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Am J Epidemiol. 2009 Dec 1;170(11):1373-81. doi: 10.1093/aje/kwp325. Epub 2009 Oct 23.

The genetics of preterm birth: using what we know to design better association studies.

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Biostatistics Branch, Mail Drop A3-03, National Institute of Environmental Health Sciences, P. O. Box 12233, Research Triangle Park, NC 27709, USA.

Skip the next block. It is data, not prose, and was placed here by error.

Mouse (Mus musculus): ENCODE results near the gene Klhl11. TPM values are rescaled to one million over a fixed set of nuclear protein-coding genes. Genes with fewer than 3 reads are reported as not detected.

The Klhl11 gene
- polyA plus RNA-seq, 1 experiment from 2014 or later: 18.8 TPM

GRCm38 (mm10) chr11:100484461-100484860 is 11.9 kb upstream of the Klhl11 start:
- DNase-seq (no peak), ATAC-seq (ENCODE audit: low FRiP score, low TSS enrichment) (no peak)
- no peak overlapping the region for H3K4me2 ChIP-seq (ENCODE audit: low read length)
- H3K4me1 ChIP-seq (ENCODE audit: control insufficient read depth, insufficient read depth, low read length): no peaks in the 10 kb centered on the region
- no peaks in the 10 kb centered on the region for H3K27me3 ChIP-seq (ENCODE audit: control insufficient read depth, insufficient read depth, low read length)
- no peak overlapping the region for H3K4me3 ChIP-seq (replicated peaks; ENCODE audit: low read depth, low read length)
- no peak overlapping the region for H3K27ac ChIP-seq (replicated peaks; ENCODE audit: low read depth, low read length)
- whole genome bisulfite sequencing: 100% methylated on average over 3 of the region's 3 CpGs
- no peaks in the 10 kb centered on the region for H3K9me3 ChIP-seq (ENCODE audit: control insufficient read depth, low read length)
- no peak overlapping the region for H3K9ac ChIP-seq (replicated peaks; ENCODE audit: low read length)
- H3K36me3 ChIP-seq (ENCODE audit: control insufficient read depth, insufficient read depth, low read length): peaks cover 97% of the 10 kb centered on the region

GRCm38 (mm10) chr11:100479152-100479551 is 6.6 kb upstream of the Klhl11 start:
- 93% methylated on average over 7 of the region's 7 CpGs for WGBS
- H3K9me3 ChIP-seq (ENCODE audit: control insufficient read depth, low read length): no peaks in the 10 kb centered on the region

Women delivering preterm are at greatly increased risk of another preterm birth in subsequent pregnancies, reflecting effects of the environment, genetics, or both. Recent literature tells an increasingly coherent story about genetic susceptibility. Women who change partners after delivering preterm retain their elevated risk, whereas fathers who change partners do not. Women who themselves were preterm are at increased risk, an association not seen in fathers. Women with a half-sister who delivered preterm are at increased risk only if the shared parent was the mother. Concordance for preterm delivery is elevated in monozygotic compared with dizygotic twin mothers but not in monozygotic twin fathers. Several mechanisms could be operating: mitochondrial genes, maternal genes, or fetal genes expressing only the maternally derived copy. The authors compare 3 study designs for their ability to detect variants and to distinguish among mechanisms underlying heritability of this common outcome. The case-parent triad design offers robustness against self-selection and genetic population stratification, providing for estimation of genetic effects that are fetal, maternal, or that depend on the parent of origin. A case-base approach compares case-mothers with randomly sampled baby-mother pairs and permits estimation of the same relative risk parameters. Both designs offer important advantages over the commonly applied case-mother/control-mother design.

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